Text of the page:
The Fujifilm 50-140mm f/2.8 is a high-quality zoom lens, built specifically for APS-C cameras, which features tasty additions such as weather resistance and image stabilization(OIR). Fuji has been making top-quality glass for many years, not just for still cameras, and the high quality always shines through.
This particular model has the Fuji X-mount, which means the lens only applies to Fuji X-mount cameras. Even if you’re not a Fuji camera owner, the qualities of this zoom lens may be enough to spark your interest in the future camera lens range.
Firstly, being optimized for crop sensors, the focal range of 50-140mm comes out to an equivalent of 75-210mm. This focal length is hovering around the standard of 70-200mm which is commonly used for action, portraits, sports, and event photography. In other words, a good all-rounder as a medium telephoto lens.
As for the optics, there are 23 elements in 16 groups with Nano-GI coatings. The elements are made up of five ED elements and one Super ED element which internally focuses and zooms. Inside are seven rounded diaphragm blades for reasonably shaped highlights.
Autofocus is done with three linear AF motors and can focus down to three feet. Up front is a 72mm filter thread which can fit a substantial petal-shaped hood and has a nice little popout cover for rotating filters. Everything weighs in at 1,093.1g.
The Fujifilm 50-140mm f/2.8 is clearly built extremely well being made mostly of metal. A chunky zoom ring sits in the middle and is dampened but easy to turn. The aperture ring itself is also quite chunky and turns in thirds of a stop. To set the aperture manually you’ll have to move out of aperture mode.
As for the manual focusing ring, for it to work you have to change settings in the camera which is a bit of a pain and also means it’s ignored when in autofocus mode.
In many ways, the lens looks and feels old school with a very simplistic design. A tripod mount is included, with an image stabilization switch above it and not much else. There is no focus or distance scale, just a straightforward design.
Fujifilm 50-140mm f/2.8 in Use
The autofocus system is very quiet and accurate on the Fujifilm 50-140mm f/2.8, but the speed doesn’t match up to what you would expect from an f/2.8 telephoto lens from other makers. When the light gets really low, the autofocus system can have a hard time and simply not lock into focus. This means you have to resort to manual focus, which is by the wire and not the most ideal for low light sports.
Being an f/2.8 lens, nice bokeh is a wanted feature and the lens doesn’t disappoint in this regard. Background blur become smoother at the longer focal lengths, nicely smoothing out colors. The more complicated the background, the longer the focal length is needed, but in general, it’s not the smoothest out there but very acceptable.
Sharpness can’t be faulted, with only the minutest corner softness when wide-open at f/2.8. Sharpness only really starts to suffer in extremely low light, but this is more to do with the autofocus system. If the decision to buy this lens is based on sharpness alone, you couldn’t go wrong here.
As for anomalies like distortion, the lens copes extremely well and provides a great rendition of what you see. The same goes for chromatic aberration. Light falloff is also really good, even when wide open, only becoming slightly obvious at the longest focal length.
As for ghosting and flaring, there is a lot of glass in this lens, which means something as harsh as the midday sun can start to introduce flares at the edge of the frame. It’s just good to be aware that this can happen.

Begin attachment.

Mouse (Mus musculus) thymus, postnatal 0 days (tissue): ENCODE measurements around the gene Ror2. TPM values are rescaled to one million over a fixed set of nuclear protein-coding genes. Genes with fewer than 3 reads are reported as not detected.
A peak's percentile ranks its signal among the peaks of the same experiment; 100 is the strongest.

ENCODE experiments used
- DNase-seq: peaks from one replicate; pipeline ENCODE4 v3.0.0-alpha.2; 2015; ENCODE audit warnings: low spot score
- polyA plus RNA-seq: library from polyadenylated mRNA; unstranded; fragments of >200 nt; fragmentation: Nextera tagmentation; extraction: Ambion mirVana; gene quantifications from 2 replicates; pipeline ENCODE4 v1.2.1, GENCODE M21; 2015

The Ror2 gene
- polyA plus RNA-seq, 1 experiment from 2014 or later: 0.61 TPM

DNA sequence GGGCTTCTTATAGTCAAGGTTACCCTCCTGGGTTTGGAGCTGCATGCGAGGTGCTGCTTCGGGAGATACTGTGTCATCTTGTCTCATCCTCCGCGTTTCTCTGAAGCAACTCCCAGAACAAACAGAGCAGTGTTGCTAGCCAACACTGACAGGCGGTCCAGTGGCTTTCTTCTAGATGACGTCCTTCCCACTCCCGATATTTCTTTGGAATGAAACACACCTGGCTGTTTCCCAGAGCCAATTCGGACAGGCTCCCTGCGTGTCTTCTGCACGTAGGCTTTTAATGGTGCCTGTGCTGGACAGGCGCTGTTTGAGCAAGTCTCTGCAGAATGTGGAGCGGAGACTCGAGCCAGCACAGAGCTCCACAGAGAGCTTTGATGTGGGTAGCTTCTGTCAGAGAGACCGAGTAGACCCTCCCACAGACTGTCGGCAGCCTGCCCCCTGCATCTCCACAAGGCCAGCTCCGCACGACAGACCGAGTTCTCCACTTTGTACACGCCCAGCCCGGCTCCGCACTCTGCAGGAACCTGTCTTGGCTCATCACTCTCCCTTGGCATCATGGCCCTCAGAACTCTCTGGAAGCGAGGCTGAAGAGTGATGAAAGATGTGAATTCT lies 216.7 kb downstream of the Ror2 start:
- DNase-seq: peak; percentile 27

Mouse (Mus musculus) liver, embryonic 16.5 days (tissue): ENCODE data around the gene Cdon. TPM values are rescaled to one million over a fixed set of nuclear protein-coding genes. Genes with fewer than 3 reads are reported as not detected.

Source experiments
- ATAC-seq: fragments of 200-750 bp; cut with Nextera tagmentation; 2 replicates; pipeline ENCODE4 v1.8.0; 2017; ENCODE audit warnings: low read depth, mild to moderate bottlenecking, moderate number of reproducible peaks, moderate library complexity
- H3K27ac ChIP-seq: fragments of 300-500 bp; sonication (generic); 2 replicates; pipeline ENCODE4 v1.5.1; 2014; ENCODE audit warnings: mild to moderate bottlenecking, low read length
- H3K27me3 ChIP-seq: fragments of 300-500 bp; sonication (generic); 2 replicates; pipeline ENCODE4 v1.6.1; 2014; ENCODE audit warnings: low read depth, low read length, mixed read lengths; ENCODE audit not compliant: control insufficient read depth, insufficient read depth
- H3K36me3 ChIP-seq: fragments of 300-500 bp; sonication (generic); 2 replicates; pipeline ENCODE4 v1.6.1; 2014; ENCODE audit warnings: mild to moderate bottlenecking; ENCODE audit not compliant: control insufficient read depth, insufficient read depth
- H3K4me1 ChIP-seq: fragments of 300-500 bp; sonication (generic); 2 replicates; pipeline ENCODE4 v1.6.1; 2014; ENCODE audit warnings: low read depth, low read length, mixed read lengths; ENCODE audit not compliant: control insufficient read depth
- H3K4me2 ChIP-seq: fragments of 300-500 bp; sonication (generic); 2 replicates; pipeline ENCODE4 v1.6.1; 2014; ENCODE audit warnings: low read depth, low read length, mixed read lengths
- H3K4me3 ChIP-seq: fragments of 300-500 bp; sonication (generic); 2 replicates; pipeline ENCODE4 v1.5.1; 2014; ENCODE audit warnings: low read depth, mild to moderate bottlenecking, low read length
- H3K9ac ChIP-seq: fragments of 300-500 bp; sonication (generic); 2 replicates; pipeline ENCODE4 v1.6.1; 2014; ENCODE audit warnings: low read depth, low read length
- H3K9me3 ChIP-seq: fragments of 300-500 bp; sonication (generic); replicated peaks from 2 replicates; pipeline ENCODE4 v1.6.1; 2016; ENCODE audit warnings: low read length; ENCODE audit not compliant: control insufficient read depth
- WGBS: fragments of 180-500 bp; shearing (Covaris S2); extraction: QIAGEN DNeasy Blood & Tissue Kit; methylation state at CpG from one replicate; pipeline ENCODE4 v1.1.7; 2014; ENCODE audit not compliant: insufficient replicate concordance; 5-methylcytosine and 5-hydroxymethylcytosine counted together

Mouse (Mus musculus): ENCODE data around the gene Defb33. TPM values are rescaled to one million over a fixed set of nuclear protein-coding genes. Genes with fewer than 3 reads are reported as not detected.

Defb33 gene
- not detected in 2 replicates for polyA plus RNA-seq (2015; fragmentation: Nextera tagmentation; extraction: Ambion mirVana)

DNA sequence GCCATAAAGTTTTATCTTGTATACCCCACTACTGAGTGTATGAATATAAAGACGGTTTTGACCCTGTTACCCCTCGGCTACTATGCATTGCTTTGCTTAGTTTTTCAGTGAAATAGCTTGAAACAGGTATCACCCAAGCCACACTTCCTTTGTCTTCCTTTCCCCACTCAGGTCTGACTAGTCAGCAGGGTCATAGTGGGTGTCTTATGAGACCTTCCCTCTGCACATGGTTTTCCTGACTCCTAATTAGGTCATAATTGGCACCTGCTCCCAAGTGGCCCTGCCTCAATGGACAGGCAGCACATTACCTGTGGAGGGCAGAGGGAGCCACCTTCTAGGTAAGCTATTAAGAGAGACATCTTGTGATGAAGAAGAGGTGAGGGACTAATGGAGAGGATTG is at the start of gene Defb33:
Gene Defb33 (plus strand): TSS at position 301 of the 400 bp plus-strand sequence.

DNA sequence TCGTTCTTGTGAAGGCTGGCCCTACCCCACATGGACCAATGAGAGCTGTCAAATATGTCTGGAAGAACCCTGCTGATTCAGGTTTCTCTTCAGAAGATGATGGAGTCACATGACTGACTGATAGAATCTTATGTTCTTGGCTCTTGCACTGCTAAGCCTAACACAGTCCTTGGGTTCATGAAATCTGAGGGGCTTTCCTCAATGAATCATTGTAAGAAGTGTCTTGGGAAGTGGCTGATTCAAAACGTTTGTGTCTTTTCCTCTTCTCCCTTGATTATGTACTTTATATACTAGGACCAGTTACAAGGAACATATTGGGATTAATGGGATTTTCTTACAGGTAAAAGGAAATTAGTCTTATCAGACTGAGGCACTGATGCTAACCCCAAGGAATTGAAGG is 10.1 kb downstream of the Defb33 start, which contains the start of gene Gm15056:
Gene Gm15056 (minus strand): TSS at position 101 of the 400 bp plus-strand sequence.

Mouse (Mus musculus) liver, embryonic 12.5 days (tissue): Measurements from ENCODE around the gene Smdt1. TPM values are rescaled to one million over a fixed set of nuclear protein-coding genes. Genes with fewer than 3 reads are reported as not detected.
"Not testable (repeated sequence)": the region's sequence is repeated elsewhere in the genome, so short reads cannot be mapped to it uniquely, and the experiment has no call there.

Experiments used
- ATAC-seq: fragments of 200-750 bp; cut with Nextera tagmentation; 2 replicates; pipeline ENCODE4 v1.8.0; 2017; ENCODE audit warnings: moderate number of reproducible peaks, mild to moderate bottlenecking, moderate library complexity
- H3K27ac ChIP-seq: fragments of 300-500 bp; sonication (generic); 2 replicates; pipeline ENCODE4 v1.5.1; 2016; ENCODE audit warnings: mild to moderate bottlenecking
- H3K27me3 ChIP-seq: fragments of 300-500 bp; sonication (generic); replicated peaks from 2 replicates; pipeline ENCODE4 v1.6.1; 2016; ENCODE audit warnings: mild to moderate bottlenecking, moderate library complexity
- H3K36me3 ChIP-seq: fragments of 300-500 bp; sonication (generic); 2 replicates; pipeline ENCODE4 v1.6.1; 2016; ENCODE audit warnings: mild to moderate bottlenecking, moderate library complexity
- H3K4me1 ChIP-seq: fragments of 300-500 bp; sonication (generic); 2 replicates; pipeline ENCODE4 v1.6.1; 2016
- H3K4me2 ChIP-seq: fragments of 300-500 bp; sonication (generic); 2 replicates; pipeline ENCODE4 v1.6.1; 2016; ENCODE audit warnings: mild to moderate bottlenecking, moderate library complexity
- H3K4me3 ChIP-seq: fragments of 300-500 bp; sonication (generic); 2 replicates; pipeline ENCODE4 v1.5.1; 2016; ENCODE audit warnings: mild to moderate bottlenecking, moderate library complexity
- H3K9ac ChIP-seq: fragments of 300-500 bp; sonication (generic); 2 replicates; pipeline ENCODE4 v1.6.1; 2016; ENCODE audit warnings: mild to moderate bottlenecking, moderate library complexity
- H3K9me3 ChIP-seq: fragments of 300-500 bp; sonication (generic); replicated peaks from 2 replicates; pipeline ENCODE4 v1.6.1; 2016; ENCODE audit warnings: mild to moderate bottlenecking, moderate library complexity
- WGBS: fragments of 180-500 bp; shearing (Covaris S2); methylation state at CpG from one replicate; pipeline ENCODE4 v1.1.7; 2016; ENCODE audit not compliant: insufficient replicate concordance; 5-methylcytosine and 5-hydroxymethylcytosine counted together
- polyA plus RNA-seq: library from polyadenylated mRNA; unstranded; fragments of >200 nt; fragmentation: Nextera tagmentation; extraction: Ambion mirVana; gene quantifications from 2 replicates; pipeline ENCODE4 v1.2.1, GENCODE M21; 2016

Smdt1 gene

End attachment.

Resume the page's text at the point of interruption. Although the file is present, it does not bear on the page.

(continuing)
As for the image stabilization system, there are no complaints here. Fuji has a back history of producing stabilization for the finest of optics, which has definitely filtered down to this lens. It’s not uncommon to be able to shoot handheld at a quarter of a second, while at 140mm. As with most lenses, it’s advised to turn off image stabilization, when attached to a tripod.
In general, the lens produces super sharp images, with great contrast and a pleasing background blur.
How Does It Compare?
As we’re talking about Fuji lenses here, one of the obvious comparisons will be with the Fuji 55-200mm f/3.5-4.8. The focal length of the crop sensor camera works out to be 80-300mm, but the aperture falls down at f/3.5-4.8 compared to the Fujifilm 50-140mm f/2.8. Sharpness is excellent on the lens, as is the same great image stabilization, probably being one of the best lenses for crop sensor body.
Compared to the 50-140mm, the extra focal length of the 55-200mm could be more useful than the 50-140mm, being also smaller and lighter, but generalizing the 50-140mm is the best of two.
|Fujifilm 50-140mm f/2.8||Fuji 55-200mm f/3.5-4.8|
|Elements||23 elements, 16 groups||14 elements, 10 groups|
|Blades||7 rounded||7 rounded|
If you’re a Fuji camera owner and you want the best in class for a crop sensor telephoto zoom lens, you can’t do much better. If you want to stray out of the realms of Fuji for the same level of optical quality, you’re really at a deficit with the lack of autofocus and things like EXIF data.
This ultimately means that for the Fuji people, your options are more narrow but luckily the quality is up there with the best of the rest. Clearly, the lens has quite a high price tag, but if you compare this lens to what other brands are charging for equivalent focal lengths, then the price doesn’t seem that bad. If you can get over the stumbling blocks of the low light autofocus and the not so great manual focus, then this lens is definitely a winner in the optical stakes.
But for Fuji camera owners the 55-200mm is still a great option with near equal optical quality. If you’re thinking of buying into one of these lenses, it’s highly recommended to rent them both and try them out in both ideal and low light conditions.